Sadly, the reality is, despite dogs being trained for only *one* role, police forces insist on using them in cross roles. Bomb dogs don't find drugs, drug dogs don't find bombs, but the military police (for one) definitely use them for both inside the US.

    So expect to see Charlie's 90% reliability rate for finding microSD cards used to justify the search of some poor schmucks car and his arrest on marijuana possession upheld.

  • Bubba Jones||

    Wait. This is only part of the math. To form an opinion we need to know what fraction of searches would normally find contraband. If the dog enriches the success rate 10 fold, then the dog is doing an excellent job, even if the end rate is only 50%.

    Honestly, the fact that 50% of searches find contraband leads me to think that cops do a pretty good job of pre screening their search subjects, regardless of how they do it.

    The problem isn't the search. The problem is the prohibition.

  • MSimon||

    The problem isn't the search. The problem is the prohibition.

  • ||

    The moral precepts, the prohibition, the search, the detection...

    Does the government ever only commit one problem or even just one at a time?

  • Leo Kovalensky||

    Wait.. you're advocating legalizing kiddie porn?

  • ||

    Wait. This is only part of the math. To form an opinion we need to know what fraction of searches would normally find contraband. If the dog enriches the success rate 10 fold, then the dog is doing an excellent job, even if the end rate is only 50%.

    It's not an apples to apples comparison. The dogs are 50% successful in differentiating between contraband and 'stuff' and they're being repurposed to sniff (illegal) needles out of haystacks.

  • OGREtheTroll||

    If the dog search is made pursuant to a warrant, I don't think theres an issue. Say they have a warrant to search a home that includes seizing electronic storage devices. Using the dog to try to locate hidden storage devices would not be a problem. Again, assuming theres a warrant supported by probable cause, or a valid exception to the warrant requirement.

    If the purpose of the dog search is to create probable cause then thats a whole different set of issues. A positive indication from the dog would not necessarily indicate illegal contraband, as it could be a host of innocuous items that the dog is indicating. An electronic storage device in and of itself is not contraband, and its existence does not give rise to probable cause that it contains contraband. And obviously the dog cannot determine with its nose what is stored on said device.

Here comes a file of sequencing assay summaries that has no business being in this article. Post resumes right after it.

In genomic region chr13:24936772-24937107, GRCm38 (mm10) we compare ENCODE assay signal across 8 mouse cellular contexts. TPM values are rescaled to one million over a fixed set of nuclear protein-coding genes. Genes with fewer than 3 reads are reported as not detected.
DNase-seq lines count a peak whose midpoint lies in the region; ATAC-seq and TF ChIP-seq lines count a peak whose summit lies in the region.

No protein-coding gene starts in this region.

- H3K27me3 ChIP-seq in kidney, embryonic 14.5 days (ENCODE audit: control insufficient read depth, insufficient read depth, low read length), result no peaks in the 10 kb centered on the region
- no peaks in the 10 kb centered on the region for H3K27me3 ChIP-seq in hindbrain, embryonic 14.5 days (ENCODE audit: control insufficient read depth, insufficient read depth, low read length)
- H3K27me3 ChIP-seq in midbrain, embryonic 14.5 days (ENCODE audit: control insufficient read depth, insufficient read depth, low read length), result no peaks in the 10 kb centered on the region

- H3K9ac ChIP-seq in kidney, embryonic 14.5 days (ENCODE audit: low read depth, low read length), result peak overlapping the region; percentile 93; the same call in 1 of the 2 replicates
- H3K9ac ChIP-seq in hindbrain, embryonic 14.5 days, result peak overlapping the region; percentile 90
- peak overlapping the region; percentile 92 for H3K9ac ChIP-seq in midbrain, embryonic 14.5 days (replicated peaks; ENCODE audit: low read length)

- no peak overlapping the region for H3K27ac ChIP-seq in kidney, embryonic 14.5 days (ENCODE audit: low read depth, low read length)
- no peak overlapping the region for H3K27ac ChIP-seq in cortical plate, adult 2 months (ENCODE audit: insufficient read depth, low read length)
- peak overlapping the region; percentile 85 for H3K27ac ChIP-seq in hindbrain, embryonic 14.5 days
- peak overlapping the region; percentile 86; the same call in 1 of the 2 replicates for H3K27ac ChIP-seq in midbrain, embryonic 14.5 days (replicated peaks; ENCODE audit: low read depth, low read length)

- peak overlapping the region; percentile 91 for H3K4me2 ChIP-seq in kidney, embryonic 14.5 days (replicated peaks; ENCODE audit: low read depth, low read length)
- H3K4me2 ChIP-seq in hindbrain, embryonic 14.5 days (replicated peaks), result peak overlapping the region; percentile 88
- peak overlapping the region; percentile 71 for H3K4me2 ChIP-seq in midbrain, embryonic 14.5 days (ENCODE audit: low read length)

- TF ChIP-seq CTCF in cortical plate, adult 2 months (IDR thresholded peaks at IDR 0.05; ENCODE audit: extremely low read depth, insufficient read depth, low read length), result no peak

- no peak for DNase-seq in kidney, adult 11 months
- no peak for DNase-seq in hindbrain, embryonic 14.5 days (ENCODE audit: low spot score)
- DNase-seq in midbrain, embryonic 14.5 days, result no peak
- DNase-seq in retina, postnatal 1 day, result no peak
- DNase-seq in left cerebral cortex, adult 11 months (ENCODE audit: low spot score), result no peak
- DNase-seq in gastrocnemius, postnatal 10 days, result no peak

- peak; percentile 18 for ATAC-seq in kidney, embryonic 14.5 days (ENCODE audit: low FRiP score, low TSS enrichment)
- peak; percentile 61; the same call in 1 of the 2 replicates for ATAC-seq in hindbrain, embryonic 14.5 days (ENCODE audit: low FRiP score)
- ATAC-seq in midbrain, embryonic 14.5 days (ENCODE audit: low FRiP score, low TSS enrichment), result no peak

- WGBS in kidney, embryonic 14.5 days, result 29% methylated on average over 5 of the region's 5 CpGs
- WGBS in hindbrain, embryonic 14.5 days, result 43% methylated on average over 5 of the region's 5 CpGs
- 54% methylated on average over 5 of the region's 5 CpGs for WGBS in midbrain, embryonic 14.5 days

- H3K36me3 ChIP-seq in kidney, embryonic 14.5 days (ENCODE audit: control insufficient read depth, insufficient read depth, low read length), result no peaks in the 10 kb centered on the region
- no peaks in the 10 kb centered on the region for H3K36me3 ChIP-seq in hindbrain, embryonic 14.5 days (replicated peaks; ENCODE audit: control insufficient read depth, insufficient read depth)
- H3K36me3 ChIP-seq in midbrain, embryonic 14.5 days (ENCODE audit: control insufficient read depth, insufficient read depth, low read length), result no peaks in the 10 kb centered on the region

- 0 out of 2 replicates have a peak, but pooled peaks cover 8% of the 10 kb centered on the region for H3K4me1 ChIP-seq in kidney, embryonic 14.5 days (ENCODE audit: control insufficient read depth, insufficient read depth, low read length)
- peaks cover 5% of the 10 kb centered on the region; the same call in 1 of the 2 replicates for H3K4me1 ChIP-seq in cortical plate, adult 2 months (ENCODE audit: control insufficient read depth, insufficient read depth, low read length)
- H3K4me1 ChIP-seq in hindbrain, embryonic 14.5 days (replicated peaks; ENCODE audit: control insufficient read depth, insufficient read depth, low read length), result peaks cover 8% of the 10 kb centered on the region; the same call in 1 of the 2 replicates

But as long as its simply searching for such devices when there is already a warrant to search for them, using a dog to perform such searches appears reasonable.

  • Sports Reporter Charles Manson||

    "Unfortunately, during a trip to Tokyo the dog mysteriously started choking and gagging and died within minutes."

  • Telcontar the (Obama) Birther||

    Japan, aka: "Victorian England, Only With Better Wi-Fi"

  • jelabarre||

    "Unfortunately, during a trip to Tokyo the dog mysteriously started choking and gagging and died within minutes."

    That's right, send the dogs on a training mission to Akihabara.

  • Eeyore||

    Can these dogs also smell witches?

  • Telcontar the (Obama) Birther||

    "But how do you KNOW she's a witch?"

    "Ruff! She smells like one! Ruff!"

  • ||

    I'll convict when the dog says she turned him into a dog.


    And he didn't get better.

  • Telcontar the (Obama) Birther||

    I think you just handed the patriarchy a terrible weapon, you shitlord.

    Now every man and his dog will be able to accuse a woman of witchcraft!

  • ||

    "Ruff! She smells like one! Ruff!"

    This is a good point. Go through the article, replace the word dog with '3-ft. tall, furry, and legally blind deaf mute' and see how much more sense it makes to use them for discovery of evidence.

    I don't doubt that dogs will (still) be of great help finding hiding places on ranches or sizable plots of land, but then they're generally tracking human traffic and not microdots of data and a their ability to detect a single microdot of data (not necessarily the person planting it) in even a few acres is dubious at best.

  • Sevo||

    So the dog has learned that when the handler says "Good Doggie" somebody is guilty?

  • Trainer||

    The purpose of these dogs is not to find drugs but to "alert" when signaled by the officer so that they have probably cause.

  • MSimon||

    The problem isn't the search. The problem is the prohibition.

  • Trainer||

    True but as intelligent human beings we can discuss an issue within two different contexts.

    Yes, things are illegal but shouldn't be is an important topic but we can also discuss the problems that the system is handing to us now. Police dogs are trained to indicate when cued by the officer even when there are no drugs present leading to enough probable cause for a search so even in the context of the laws we have now, it's not really legal and we can definitely address that.

  • UnrepentantCurmudgeon||